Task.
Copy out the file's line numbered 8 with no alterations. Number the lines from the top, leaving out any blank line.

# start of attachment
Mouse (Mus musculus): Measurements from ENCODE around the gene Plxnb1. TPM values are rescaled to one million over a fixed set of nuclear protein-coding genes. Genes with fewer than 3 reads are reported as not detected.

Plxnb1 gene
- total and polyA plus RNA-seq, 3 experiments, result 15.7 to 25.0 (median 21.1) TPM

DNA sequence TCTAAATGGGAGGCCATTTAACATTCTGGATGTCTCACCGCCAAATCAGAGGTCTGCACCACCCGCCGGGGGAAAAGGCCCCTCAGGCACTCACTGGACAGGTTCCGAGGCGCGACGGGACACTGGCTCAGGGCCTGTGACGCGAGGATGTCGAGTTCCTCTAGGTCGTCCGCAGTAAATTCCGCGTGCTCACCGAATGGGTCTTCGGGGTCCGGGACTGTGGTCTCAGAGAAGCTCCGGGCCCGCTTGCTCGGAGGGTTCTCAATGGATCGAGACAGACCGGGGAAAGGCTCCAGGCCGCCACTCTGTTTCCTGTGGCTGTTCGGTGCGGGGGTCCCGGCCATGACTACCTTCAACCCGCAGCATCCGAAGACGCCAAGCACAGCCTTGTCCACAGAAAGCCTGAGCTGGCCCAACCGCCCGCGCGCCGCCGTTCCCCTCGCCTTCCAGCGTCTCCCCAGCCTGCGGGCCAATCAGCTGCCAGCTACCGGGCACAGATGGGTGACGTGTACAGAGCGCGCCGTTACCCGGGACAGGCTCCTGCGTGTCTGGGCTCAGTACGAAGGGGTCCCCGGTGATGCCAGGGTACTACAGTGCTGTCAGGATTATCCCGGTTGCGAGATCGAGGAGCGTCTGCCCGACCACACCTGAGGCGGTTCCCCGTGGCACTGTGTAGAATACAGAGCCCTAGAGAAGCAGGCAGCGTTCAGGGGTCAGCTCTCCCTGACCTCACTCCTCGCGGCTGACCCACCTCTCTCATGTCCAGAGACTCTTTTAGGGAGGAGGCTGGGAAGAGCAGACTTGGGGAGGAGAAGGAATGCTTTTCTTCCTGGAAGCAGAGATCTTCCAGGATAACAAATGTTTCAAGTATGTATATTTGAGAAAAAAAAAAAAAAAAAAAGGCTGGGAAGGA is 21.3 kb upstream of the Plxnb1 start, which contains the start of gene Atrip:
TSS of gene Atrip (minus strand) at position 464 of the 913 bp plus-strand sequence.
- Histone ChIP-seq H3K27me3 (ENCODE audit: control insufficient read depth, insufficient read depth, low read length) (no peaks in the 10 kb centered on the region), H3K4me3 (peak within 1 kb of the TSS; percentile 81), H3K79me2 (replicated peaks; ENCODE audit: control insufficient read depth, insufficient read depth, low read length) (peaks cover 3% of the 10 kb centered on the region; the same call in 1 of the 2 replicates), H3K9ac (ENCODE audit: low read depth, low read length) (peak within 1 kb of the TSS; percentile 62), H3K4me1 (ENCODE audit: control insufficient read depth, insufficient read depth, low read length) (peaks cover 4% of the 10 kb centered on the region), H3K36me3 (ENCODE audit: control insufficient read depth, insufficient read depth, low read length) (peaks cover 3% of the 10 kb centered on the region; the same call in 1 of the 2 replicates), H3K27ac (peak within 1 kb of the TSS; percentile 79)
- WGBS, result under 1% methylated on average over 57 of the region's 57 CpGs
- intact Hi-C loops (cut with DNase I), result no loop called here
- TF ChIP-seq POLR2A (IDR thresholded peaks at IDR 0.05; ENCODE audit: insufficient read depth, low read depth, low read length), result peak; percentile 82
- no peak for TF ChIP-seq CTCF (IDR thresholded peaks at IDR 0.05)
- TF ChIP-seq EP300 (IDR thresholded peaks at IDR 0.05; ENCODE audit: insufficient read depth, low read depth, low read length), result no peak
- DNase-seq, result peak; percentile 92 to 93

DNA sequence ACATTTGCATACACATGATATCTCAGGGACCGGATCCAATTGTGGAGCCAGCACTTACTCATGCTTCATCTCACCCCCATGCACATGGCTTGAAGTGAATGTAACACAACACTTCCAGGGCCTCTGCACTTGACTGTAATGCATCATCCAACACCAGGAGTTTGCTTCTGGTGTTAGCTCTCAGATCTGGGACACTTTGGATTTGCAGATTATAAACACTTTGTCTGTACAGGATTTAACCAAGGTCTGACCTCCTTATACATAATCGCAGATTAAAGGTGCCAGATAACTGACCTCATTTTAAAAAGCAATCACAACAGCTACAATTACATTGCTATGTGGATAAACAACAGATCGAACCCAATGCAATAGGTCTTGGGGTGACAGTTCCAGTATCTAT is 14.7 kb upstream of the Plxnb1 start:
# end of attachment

- intact Hi-C loops (cut with DNase I), result no loop called here